The revisions made by Kadare are essentially of an artistic nature – replacing brief generalities with additional narrative, including a few new named characters, or else expanding dialogues to give a fuller sense of the issues at stake – but they also include the restoration of historical and political references it would have been unwise to include during the Hoxha regime, notably to religious practices and, in this novel, to discussions that imply the possibility of disagreement with state authority. Even so, it requires a leap of our imaginations to read in the character of Kostandin, as he is recalled by his comrades in chapters six and seven, a figure of resistance and dissidence. Yet that is what he is, and also what makes him unique in Kadare’s universe, which usually suggests the human values that it promotes by antiphrasis, understatement and what another critic has called the device of "distant echo".
The medieval setting of The Ghost Rider is never precisely dated in the legend, but Kadare took care to connect his version of the story to the general history of his country. Albania occupies an area that was formerly the Roman province of Illyria, and it was Christianised very early on. When the Roman Empire divided in 378 AD, Albania was assimilated into the Eastern Empire based on Constantinople (Byzantium), but when the churches of Rome and Byzantium divided in the eleventh century, the Albanian lands remained predominantly Catholic. The area was frequently raided and partly colonised in turn by Bulgars, Serbs, Venetians and Norman knights, and between the eleventh and fourteenth centuries it found itself at the wavering frontier between Roman Catholicism and the Eastern Church. Out of these turbulent times, and pending the greater conflict between the Ottomans and the European powers which would see Albania absorbed into the Muslim world for many centuries, a nation that at that time called itself Arbëria was slowly emerging.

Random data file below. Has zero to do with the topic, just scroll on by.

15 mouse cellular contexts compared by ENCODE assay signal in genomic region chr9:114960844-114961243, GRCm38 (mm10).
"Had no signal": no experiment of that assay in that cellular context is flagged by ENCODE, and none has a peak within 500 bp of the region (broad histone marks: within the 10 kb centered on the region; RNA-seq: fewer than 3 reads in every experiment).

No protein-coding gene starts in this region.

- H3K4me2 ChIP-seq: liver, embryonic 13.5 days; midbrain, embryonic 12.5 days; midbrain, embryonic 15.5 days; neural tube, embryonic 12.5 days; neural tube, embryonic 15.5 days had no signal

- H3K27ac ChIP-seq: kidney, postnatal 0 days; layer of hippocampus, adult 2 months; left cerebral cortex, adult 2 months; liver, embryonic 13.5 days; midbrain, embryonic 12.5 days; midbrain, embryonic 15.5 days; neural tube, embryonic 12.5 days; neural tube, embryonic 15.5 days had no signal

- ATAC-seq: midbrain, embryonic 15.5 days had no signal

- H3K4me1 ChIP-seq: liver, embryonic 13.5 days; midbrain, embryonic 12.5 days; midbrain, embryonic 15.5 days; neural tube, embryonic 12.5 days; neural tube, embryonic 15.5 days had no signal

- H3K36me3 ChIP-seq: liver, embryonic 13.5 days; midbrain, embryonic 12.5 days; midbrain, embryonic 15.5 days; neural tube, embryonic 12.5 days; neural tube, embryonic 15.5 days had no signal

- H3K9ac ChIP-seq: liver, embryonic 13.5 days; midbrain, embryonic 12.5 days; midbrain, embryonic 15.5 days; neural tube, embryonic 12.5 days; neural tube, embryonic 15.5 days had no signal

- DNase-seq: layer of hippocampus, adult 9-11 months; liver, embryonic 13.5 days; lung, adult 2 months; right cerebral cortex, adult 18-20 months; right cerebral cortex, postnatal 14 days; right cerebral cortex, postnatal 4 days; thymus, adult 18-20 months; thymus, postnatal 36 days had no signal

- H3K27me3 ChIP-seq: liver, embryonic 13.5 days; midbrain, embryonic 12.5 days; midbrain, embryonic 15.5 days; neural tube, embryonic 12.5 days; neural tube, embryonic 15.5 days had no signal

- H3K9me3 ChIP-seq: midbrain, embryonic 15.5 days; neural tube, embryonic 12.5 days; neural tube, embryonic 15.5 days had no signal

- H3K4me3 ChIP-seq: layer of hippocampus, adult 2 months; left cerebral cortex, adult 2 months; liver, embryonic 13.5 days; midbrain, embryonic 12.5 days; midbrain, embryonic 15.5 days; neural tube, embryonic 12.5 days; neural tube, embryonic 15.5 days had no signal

The Ghost Rider relates the legend of Doruntine to the invention or emergence of the besa , the Albanian "promise" or "troth" from which the rules of hospitality and the blood feud are derived in the fifteenth-century Kanun of Lek Dukagjin, the famous and long-lasting code of Albanian customary law. But alongside his speculation on the origins of a key part of Albanian national identity – a part that Enver Hoxha, self-proclaimed "engineer of human souls", was seeking to eradicate and replace with the "New Man" – Kadare uses the legend to broach more pressing and dangerous questions: What are the means of resistance that a culture can use when under attack? How do people organise themselves to survive oppression? It is not a coincidence that the police chief charged with elucidating the mystery of Doruntine’s return in Kadare’s novel often sounds like a harassed bureaucrat of modern times trying hard to hang on to rationality when all around him seem to have gone mad.
For this new edition of Jon Rothschild’s original translation, I have inserted the many additions made by Kadare in 1993, and also put personal and place names in forms closer to their Albanian originals. In addition, Ismail Kadare has authorised one or two further small changes that improve the coherence of the text, as well as the new title.

David Bellos
Princeton, NJ, May 2009
Most letters of the Albanian alphabet are pronounced more or less as in English. The main exceptions are as follow:

c ts as in curt s y ç ch as in ch urch gj gy as in ho gy ard j y as in year q ky as in stoc ky ard or the t in mature x dz as in ad z e xh j as in j oke zh s as in measure
Stres was still in bed when he heard the knocking at the door. He was tempted to bury his head in the pillow to blot out the noise, but the sound came again, louder this time.
"Who the Devil would pound on my door before daybreak?" he grumbled, throwing off the blanket.
He was on his way down the stairs